Convention on Migratory Species

 

9th Conference of the Parties (CoP9), 1-4 December 2008, Rome

 

There were crossroads and controversy to negotiate at the last Conference of the Parties to the Convention on Migratory Species (CMS) in Rome in December. The CMS is a species-based, action-focused Convention, which creates a framework to develop other treaties for specific species or groups of species. CMS has grown significantly in the past decade. With 110 Parties, CoP9 was therefore a crossroads. CoP recognised this by passing resolutions that consolidate and review direction, in parallel with continuing action. JNCC and Scottish Natural Heritage staff provided scientific advice as part of the UK delegation led by Defra.

 

Most of the new species listings were uncontroversial, but proposals to list the saker falcon  on Appendix I, and several shark species on Appendix II, generated considerable debate, both in formal session, and in the corridors. The proposal for listing the saker was eventually withdrawn, but only after adoption of a resolution which will bring it back for listing if there is not a significant improvement in its status by the next CoP. The shark proposals eventually went through, after agreement to restrict listing to the Northern hemisphere populations of the spiny dogfish, as South American Parties did not consider that there was scientific evidence of declines for southern hemisphere populations.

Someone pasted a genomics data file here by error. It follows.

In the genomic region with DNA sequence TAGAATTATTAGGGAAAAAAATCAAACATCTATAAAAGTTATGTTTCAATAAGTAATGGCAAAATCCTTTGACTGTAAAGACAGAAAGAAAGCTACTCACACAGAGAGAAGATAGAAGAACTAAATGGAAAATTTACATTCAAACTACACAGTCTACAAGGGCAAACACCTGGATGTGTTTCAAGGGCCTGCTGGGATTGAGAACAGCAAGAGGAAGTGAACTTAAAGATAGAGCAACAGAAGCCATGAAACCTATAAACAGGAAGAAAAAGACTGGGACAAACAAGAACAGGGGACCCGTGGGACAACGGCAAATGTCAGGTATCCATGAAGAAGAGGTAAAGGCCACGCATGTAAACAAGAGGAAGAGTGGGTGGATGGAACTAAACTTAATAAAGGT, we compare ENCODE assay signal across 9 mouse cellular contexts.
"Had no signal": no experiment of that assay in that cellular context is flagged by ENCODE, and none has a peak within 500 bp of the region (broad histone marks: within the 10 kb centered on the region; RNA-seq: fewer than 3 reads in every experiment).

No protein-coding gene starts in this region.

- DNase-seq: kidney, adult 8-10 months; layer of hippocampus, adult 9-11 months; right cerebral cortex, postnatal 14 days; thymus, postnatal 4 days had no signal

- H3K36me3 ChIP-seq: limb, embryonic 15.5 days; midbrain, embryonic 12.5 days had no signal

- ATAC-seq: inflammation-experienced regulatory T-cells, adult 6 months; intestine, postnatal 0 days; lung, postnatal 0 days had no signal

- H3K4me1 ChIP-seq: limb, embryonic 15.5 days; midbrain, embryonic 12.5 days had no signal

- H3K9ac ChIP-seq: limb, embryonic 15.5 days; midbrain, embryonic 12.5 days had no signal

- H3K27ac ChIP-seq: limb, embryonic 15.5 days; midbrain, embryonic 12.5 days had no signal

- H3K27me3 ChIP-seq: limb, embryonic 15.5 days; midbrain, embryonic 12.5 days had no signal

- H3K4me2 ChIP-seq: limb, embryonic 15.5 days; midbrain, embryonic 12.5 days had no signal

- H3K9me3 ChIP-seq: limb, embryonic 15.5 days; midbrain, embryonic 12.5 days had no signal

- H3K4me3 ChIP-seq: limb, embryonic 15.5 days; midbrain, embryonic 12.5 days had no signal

Key resolutions can be found at http://www.cms.int/bodies/COP/cop9/COP9_Pre_final_res_rec_en.htm and  included:

  • developing an inter-sessional process to determine the future shape of the Convention;
  • reducing the impact of climate change on migratory species;
  • convening a taskforce on wildlife diseases;
  • recognition of emerging evidence of the impact of ocean noise; and
  • continuing to work to mitigate the impacts of bycatch.  

 

Dr James Williams

Biodiversity Information Service

Tel: +44 (0) 1733 866868

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